The second-generation Volkswagen Tiguan hit Canadian roads in 2017 for the following model year, riding a new platform and offering a unique new look both inside and out.
The big news for the latest Tiguan is its size. Built on the same platform as the larger Volkswagen Atlas, the latest Tiguan is longer than the first-gen model and features far more cargo capacity than before, addressing a common complaint amongst owners.
The second-generation Tiguan is widely noted by experts and owners alike to offer an upscale and high-tech interior that amounts to a serious value-add for shoppers after a driving environment that pushes close to premium territory. Volkswagen’s latest – and excellent – touchscreen infotainment interface is on board, as is a fully digital instrument cluster.
Most switchgear will feel familiar to existing owners of recent Volkswagen models, and the second-generation Tiguan is offered in both two- and three-row configurations to cater to a wide variety of needs.
A revised 2.0L turbocharged four-cylinder engine delivers 184 hp and 221 lb-ft of torque. Though not noted among the segment’s most refined, this engine’s solid output helps the latest Tiguan maintain the sporty and punchy feel familiar to owners of first-generation models.
The second-generation Tiguan also utilized the brand’s latest all-wheel drive system used in other Volkswagen models, including the sporty Golf R. When equipped with proper tires, drivers can expect sharp handling and plenty of confidence when driving in winter conditions.
What Owners Like
Owners and experts alike almost universally count the Tiguan’s ride quality, highway manners, interior, and overall easy-to-drive character among its most valuable assets. The central touchscreen infotainment system and all-digital instrument cluster are commonly listed as feature favourites, as they add a high-tech flair to the driving environment.
What Owners Dislike
Some owners wish for a more refined powertrain, and smoother operation from the engine in certain situations. Others wish for a more direct feel to the Tiguan’s acceleration and throttle response. Drivers may wish to select sport mode from the drive-mode selector to make the best possible use of the Tiguan’s turbocharged snap in day-to-day driving
First Things First
The second-generation Volkswagen Tiguan has been on Canadian roads for about four years now, meaning shoppers can expect plenty of selection of low-mileage units with lots of factory warranty remaining. Shopping successfully for a used VW Tiguan is largely a function of ensuring the vehicle’s maintenance requirements were strictly adhered to, and that the vehicle’s full history is available.
Some shoppers prefer to shop for used vehicles like the Tiguan through a certified pre-owned (CPO) program at a Volkswagen dealership. Before a used vehicle is sold through a CPO program, it’s required to meet high quality standards via a series of inspections. Buying a used Tiguan from a CPO program can add further confidence and peace of mind. Still, a few tips and checks can help ensure you get a first-class copy of a second-hand Tiguan.
Some owners have reported disappointing durability from several areas of the Tiguan’s interior, including rubberized trim on the dead pedal and floor mats, and some easily scratched surfaces. Others have not. Here’s some more reading.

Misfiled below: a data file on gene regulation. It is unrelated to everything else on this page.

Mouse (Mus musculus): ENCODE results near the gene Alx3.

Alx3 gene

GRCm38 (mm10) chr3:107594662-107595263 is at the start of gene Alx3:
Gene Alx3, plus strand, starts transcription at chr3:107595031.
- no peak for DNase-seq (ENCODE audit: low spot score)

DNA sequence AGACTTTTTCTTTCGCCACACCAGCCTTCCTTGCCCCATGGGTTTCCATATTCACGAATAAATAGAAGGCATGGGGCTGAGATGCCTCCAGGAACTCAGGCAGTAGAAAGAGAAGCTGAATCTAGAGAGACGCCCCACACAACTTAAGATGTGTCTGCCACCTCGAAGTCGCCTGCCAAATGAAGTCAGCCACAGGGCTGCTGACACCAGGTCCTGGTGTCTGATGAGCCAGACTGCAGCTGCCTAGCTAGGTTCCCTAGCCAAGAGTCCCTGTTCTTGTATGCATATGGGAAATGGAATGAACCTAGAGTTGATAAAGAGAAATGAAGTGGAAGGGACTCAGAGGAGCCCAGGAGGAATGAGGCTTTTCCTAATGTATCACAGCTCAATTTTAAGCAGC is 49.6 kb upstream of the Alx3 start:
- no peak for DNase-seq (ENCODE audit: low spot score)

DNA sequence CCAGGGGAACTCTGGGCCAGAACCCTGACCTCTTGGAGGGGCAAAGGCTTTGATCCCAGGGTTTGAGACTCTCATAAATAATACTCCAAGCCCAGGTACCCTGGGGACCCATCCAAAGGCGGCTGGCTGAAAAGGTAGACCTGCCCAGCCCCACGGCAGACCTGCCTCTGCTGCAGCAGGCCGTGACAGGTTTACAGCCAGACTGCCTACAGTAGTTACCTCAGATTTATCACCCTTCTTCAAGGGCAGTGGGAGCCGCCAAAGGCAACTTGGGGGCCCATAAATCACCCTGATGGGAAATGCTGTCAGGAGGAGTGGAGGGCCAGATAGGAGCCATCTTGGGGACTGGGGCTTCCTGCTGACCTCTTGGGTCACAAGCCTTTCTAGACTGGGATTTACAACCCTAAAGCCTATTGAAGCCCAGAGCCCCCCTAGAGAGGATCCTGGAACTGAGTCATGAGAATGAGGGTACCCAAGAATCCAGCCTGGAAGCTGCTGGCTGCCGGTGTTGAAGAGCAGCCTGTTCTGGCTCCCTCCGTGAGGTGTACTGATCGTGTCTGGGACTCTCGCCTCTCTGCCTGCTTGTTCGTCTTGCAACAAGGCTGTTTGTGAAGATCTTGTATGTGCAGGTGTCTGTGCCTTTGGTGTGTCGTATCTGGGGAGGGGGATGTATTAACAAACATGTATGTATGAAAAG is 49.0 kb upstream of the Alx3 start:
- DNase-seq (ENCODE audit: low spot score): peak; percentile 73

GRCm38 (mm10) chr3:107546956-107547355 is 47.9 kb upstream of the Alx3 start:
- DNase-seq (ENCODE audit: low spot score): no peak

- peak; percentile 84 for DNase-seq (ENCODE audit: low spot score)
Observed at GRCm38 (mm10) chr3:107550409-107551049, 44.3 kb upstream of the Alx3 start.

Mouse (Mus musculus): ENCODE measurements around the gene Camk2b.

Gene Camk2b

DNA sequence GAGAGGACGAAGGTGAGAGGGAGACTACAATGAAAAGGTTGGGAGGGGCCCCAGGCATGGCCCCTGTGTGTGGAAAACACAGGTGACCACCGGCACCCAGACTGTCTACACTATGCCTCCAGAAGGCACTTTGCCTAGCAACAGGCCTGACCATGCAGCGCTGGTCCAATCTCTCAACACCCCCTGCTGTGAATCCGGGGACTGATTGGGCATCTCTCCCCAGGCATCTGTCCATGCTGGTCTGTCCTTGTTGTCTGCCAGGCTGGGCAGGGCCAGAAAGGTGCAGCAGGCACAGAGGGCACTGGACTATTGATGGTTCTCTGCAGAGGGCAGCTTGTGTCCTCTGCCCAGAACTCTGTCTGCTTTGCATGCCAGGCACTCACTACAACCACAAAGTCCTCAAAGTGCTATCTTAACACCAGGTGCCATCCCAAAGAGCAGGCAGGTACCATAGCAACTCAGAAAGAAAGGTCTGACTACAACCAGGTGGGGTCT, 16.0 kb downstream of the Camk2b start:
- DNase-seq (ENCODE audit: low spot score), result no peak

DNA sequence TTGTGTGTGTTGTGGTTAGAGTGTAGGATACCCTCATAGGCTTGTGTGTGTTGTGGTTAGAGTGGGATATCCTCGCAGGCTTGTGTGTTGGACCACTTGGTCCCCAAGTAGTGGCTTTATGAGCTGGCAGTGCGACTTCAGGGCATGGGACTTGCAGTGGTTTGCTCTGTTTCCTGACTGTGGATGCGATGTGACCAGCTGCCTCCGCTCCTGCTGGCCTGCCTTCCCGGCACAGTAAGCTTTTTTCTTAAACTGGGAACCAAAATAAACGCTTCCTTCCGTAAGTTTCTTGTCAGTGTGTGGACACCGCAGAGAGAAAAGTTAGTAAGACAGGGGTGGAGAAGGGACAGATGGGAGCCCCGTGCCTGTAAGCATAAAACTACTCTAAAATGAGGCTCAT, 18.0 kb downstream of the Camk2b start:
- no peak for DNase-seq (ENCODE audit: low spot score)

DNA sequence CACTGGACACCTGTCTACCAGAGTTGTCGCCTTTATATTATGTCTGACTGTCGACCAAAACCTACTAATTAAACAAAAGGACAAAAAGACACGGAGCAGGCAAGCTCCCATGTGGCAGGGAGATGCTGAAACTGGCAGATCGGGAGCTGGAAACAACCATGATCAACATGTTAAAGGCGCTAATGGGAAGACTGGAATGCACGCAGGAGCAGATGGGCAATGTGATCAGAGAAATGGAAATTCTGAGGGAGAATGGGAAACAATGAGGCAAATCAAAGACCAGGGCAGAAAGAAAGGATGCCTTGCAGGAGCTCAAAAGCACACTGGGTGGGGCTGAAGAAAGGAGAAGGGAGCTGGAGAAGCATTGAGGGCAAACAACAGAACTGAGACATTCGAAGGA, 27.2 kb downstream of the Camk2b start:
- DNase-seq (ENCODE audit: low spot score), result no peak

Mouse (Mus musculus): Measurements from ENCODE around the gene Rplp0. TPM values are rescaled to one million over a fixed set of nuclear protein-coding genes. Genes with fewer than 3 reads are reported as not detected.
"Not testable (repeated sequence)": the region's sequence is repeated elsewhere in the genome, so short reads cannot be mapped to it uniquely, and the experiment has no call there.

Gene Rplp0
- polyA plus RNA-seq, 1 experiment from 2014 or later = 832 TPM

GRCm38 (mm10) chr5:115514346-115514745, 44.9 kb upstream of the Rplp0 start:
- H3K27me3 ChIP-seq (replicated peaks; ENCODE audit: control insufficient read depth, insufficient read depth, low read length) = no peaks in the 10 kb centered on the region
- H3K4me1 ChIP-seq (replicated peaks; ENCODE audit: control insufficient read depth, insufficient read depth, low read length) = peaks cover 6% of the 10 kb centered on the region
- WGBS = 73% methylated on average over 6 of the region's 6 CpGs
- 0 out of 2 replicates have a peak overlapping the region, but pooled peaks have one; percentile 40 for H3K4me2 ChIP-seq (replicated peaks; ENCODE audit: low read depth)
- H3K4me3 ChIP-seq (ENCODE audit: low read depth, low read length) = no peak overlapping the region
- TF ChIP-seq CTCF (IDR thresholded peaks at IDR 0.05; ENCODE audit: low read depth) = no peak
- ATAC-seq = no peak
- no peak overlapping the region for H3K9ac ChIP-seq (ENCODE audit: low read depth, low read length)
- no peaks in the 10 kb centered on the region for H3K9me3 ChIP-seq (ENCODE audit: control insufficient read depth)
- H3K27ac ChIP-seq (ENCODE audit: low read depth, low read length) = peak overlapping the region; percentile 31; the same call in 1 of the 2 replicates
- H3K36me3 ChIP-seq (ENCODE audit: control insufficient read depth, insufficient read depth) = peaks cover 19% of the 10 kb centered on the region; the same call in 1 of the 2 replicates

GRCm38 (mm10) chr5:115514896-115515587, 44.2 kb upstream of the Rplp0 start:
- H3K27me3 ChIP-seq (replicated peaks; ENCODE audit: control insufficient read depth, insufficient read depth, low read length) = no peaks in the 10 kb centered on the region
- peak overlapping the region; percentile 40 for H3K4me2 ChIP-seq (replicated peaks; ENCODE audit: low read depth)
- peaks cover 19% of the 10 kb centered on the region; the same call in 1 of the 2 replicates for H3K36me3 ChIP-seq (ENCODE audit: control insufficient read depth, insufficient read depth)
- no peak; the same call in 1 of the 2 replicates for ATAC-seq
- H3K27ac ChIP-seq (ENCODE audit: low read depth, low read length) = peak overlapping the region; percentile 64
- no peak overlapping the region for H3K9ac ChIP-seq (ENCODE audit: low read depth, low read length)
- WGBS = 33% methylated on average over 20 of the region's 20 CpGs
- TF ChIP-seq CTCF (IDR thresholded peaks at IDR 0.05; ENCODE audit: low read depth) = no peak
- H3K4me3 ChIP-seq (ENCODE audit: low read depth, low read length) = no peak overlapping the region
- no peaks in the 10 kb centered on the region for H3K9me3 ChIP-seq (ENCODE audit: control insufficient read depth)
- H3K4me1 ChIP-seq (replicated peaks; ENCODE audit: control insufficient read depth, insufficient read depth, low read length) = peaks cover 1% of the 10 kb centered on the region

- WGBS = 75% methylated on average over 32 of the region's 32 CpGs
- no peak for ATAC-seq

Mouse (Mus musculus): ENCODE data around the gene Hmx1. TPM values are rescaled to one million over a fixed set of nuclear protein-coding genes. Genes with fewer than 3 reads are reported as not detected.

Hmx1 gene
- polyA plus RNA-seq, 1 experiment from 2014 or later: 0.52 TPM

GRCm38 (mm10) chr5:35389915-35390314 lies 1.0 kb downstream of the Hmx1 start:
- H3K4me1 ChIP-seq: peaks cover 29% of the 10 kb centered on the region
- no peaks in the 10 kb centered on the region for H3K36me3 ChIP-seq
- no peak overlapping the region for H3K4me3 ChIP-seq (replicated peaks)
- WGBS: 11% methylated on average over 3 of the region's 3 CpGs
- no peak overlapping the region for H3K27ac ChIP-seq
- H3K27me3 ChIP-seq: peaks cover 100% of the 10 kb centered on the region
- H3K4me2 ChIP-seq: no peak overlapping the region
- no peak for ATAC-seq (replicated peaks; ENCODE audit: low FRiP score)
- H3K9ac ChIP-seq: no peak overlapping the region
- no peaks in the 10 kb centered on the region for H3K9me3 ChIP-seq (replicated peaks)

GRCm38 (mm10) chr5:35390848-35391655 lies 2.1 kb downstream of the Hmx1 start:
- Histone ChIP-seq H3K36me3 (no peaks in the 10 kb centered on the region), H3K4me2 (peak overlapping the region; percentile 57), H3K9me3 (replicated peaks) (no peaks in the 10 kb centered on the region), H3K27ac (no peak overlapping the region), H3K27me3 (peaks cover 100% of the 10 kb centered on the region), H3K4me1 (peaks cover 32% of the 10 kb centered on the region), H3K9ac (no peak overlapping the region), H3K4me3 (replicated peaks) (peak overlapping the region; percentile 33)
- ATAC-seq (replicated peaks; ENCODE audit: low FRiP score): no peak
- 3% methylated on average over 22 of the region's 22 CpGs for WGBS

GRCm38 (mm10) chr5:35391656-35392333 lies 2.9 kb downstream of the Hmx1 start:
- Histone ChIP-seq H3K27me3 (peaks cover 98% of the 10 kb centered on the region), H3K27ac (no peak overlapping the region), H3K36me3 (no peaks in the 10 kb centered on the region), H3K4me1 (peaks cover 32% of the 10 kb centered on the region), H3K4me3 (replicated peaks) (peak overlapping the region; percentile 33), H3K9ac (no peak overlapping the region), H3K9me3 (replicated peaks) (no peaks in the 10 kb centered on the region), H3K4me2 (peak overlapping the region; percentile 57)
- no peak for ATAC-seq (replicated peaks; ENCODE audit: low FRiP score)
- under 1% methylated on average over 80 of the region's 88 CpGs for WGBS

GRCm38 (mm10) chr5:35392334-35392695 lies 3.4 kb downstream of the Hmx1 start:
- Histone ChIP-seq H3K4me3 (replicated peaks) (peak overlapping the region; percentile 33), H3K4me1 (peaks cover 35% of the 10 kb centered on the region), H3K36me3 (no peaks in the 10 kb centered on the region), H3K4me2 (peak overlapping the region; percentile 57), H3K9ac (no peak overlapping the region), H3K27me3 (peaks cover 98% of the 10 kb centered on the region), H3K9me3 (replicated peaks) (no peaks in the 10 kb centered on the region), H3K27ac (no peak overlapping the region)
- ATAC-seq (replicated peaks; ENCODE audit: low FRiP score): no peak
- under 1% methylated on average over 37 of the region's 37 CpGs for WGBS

Carefully check the touchscreen and instrument displays for signs of scratching and gouging of the screen surfaces, which are often caused by improper cleaning. Pay close attention to the condition of the seats, particularly on the outward bolsters, which tend to take the most wear and tear as occupants get in and out. If excessive wear is detected, be sure to call it into your pricing negotiations.
Some owners have modified their Tiguan with aftermarket tuning software to increase its power output, or enhance driveability. Many have not. The use of performance-enhancing aftermarket software like this is enjoyed without issue by many users. However, the use of non-factory engine software can also void any remaining powertrain coverage in some situations. The average shopper is best to stick to a used Tiguan that hasn’t been modified to prevent possible headaches. Information on Volkswagen’s warranty coverage can be found here.
Some owners have reported irritating interior rattles, primarily from the B-pillar area, and sometimes from the sunroof. Many have not. Here’s some more reading. One commonly reported rattle seems to emanate from a part in the Tiguan’s structure near the upper corner of the front doors. This rattle has irritated numerous owners, who say that the fix can be invasive, take days, and may not totally solve the issue.
On your test-drive of a used VW Tiguan, listen carefully for unwanted rattles by driving on a rough road after quieting the vehicle’s cabin. Many vehicles develop squeaks and rattles as they age, but squeaks and rattles detected from the upper B-pillar area in a second-generation Tiguan may be very difficult to remedy.
Poor Throttle Response
Test-drive the used VW Tiguan you’re considering in all of its drive modes, noting the throttle response, and smoothness from the engine in each one. If the vehicle seems sluggish or tends to lurch or surge as it accelerates, see a dealer for help. Some owners complaining of poor performance have noted excellent improvements when dealers refer to this technical service bulletin (TSB) and replace a specific combination of parts.
The second-generation Volkswagen Tiguan’s recalls can be found here. Dealers perform recall work free of charge to correct safety defects with vehicles. Some Tiguan models are affected by certain recalls, and others are not. To see what recalls apply to the specific unit you’re considering, contact a dealer, or click here.
IIHS: Top Safety Pick+ (2019)
NHTSA: 4/5 Stars